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Nothing Really Happens: Memories of Aging Strippers (2003)

The stories of three very different women - Tillie Hirsch, an elderly Holocaust survivor and Nobel Prize-winning author, Paula Brownell, a repressed college professor fascinated by ... See full summary »

Director:

Fred Newman
Reviews
2 wins. See more awards »

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Cast

Credited cast:
Anthony Bagnetto Anthony Bagnetto ... Joey C.
Madelyn Chapman Madelyn Chapman ... Carmela Petrelli
Cecilia Foss ... Elvira
Roger Grunwald ... Mr. Hirsch
Jason Hale Jason Hale ... Bar Customer
Amy Hoerler ... Girl's Chorus
Judith Malina ... Tillie Hirsch
David Nackman David Nackman ... Jack Nayer
Donald Rizzo Donald Rizzo ... Marvin Kay
Mary Round ... Paula Brownell
Lindsey White Lindsey White ... Teenaged Carmela
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Storyline

The stories of three very different women - Tillie Hirsch, an elderly Holocaust survivor and Nobel Prize-winning author, Paula Brownell, a repressed college professor fascinated by burlesque and Carmela Petrelli, a Bronx-born stripper for whom "tits changed everything" - as experienced by Jack Nayer, a reporter who, before he met these three, "never really thought much about women." Written by Mary Fridley

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Genres:

Drama

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Details

Official Sites:

Official site

Country:

USA

Language:

English

Release Date:

1 September 2003 (USA) See more »

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Box Office

Budget:

$300,000 (estimated)
See more on IMDbPro »

Company Credits

Production Co:

Freight Films,Island Media See more »
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Technical Specs

Color:

Color
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User Reviews

 
Ultra-low-budget "think-piece" boasts terrific performances
13 May 2004 | by herbqediSee all my reviews

This movie was made for less than $400,000. Consequently, the production values of Nothing Really Happens are quite poor. The direction reflects a gifted amateur trying hard to make a really good student film -- some of it works, some of it distracts, some of it provokes, some of it just feels cheesy, but in the end, you find yourself rooting for it and interested in seeing it taken up the food chain somehow to the next level. The writing, acting, and character exposition are excellent, albeit just a tad rough around the edges.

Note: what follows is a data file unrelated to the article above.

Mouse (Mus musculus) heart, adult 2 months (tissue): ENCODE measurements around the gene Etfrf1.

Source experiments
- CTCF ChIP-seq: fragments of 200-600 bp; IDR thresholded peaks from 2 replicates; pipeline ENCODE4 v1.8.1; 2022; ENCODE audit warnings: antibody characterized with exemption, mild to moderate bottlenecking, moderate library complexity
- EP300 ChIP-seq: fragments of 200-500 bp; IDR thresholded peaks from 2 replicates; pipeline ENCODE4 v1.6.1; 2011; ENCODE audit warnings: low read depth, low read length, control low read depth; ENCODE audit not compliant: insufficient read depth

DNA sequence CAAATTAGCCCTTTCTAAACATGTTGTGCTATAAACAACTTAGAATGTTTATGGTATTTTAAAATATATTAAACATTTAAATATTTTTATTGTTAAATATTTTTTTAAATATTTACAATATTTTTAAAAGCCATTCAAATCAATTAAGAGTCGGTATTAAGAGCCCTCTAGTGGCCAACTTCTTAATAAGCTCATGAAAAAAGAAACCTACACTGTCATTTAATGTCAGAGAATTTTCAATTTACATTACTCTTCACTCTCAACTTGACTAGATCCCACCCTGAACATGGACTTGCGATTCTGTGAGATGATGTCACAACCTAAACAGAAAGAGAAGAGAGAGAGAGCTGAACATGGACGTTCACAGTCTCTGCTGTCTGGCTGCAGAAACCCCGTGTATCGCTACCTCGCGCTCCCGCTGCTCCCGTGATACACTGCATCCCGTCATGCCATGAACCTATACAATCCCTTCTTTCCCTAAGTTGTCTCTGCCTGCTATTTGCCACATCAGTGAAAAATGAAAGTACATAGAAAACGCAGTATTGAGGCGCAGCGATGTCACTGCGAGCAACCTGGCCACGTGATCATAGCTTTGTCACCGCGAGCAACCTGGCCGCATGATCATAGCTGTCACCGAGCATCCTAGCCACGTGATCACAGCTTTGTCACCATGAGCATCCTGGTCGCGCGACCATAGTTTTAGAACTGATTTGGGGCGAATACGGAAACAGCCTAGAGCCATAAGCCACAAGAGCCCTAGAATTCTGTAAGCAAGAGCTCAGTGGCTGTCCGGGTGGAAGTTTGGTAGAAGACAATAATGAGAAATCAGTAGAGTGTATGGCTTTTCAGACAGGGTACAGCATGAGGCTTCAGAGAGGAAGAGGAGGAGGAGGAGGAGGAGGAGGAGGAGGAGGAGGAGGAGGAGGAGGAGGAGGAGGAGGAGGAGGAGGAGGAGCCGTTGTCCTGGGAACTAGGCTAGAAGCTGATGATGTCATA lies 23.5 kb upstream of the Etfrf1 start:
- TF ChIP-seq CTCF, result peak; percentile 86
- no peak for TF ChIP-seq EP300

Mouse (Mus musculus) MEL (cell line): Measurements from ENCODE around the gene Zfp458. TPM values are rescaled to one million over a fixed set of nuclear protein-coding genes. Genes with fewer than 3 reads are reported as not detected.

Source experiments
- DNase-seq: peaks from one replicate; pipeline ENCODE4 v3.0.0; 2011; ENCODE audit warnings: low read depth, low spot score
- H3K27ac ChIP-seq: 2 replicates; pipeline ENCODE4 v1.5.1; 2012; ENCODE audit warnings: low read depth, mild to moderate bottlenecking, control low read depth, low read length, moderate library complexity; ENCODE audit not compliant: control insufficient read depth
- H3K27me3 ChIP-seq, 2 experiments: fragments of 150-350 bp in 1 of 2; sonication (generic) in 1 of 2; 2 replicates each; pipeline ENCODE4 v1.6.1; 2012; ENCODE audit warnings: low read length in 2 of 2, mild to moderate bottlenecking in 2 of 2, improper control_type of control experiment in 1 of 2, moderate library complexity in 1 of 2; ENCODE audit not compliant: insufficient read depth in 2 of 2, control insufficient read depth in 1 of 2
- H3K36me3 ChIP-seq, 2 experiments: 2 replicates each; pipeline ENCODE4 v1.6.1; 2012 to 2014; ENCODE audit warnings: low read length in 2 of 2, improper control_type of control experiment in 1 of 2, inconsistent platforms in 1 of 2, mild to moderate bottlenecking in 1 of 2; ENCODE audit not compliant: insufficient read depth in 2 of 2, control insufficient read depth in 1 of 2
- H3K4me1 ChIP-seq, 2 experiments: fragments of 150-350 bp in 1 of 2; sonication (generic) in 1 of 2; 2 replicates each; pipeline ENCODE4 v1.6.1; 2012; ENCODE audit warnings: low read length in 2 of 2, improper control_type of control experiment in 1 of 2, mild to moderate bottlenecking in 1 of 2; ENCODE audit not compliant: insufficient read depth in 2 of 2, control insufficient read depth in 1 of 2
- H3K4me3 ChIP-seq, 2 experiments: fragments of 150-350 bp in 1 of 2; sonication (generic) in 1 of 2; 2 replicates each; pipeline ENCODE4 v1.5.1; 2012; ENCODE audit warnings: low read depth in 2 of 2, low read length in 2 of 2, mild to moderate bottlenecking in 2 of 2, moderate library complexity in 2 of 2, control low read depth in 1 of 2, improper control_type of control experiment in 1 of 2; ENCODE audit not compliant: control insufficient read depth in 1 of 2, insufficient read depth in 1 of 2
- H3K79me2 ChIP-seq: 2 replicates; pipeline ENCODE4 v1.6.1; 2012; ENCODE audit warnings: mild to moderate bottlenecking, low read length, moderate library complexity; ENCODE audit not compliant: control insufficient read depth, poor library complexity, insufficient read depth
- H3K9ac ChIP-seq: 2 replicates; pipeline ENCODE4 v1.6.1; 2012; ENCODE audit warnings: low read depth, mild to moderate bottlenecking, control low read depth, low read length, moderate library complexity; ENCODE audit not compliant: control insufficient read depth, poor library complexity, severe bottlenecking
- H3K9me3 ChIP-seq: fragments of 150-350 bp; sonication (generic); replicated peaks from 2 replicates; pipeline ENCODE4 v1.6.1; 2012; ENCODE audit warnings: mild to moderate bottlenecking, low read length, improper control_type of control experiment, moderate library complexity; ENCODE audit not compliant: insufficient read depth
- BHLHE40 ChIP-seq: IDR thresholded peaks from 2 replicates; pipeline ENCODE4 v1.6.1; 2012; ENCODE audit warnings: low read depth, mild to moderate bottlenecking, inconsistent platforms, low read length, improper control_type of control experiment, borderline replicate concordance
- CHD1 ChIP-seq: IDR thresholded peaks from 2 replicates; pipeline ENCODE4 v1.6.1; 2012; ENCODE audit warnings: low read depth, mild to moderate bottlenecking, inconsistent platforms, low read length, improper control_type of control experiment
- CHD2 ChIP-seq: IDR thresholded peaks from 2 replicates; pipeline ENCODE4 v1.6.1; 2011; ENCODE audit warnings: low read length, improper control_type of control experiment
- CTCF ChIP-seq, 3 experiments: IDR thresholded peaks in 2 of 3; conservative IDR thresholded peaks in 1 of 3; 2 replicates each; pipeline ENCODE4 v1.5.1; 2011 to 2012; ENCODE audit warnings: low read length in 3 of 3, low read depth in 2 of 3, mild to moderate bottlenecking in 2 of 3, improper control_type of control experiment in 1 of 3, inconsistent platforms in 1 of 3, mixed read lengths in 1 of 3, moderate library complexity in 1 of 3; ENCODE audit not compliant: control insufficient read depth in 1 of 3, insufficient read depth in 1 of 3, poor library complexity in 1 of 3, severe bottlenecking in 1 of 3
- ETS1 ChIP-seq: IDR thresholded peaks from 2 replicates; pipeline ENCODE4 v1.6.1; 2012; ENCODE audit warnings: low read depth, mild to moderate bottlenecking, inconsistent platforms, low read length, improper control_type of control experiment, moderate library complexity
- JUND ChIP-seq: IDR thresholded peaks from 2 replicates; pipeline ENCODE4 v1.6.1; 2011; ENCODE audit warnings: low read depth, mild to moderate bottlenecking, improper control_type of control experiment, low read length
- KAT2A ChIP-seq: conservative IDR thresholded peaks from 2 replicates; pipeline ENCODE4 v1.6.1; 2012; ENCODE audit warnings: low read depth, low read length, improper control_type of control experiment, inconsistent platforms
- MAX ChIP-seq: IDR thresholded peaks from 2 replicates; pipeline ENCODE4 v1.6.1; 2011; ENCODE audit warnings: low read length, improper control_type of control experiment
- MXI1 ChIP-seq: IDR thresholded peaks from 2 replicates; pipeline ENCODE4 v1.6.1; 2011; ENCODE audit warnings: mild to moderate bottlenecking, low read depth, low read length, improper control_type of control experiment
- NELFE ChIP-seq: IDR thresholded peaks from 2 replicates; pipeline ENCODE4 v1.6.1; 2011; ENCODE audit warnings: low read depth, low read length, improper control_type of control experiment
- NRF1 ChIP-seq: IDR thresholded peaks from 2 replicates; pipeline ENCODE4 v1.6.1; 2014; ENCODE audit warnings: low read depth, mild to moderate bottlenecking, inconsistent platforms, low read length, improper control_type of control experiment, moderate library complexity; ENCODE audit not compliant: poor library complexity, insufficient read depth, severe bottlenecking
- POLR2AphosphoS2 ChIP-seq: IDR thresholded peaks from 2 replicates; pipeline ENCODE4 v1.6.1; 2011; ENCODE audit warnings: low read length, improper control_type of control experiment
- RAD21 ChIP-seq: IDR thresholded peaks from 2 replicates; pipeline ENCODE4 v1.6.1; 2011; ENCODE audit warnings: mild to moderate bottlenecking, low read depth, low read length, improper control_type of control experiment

In short, if you loved Gladiator, but found a Beautiful Mind slow and boring, and you hated Kiss of the Spider Woman, don't bother watching this film.

Start with the most accomplished actress/artiste in the film, the independent theater legend Judith Malina. She has essayed vivid characters in commercial movies filmed in New York such as Dog Day Afternoon, so some may already be familiar with her. Here, she has an exquisitely developed and well-written character ideally suited for her talents. She does not waste one iota of this opportunity. She portrays a Holocaust-survivor-turned-candy-store-owner's-wife-turned-Nobel-prize-winning-fictional-portrait-writer named Tillie Hirsch. It's an unforgettable performance that made me feel honored and privileged to have the opportunity to see it. But beyond Malina, amateur-auteur Fred Newman must be given credit for the vividly conceived irreverent lead character and the world he created around her.

But, Nothing Really Happens is NOT a one-woman show. As the aging stripper referenced in the second part of the film's title, newcomer Madelyn Chapman scores big-time. Her Carmela rolls with life's punches, taking what she can find useful, and leaving the rest. She and Tillie share an electric chemistry that defies description. David Nackman delivers as the "putsy" journalist who serves as the butt of Tillie's jokes and as a foil to advance the plot. The remaining principal character, a psychology professor played by first-timer Mary Pound, has two good moments right near the end, but otherwise wavers uncomfortably between character and plot device.

And, perhaps the best thing about Nothing Really Happens is that, true to its title and unlike many other independent films, it never takes itself too seriously.


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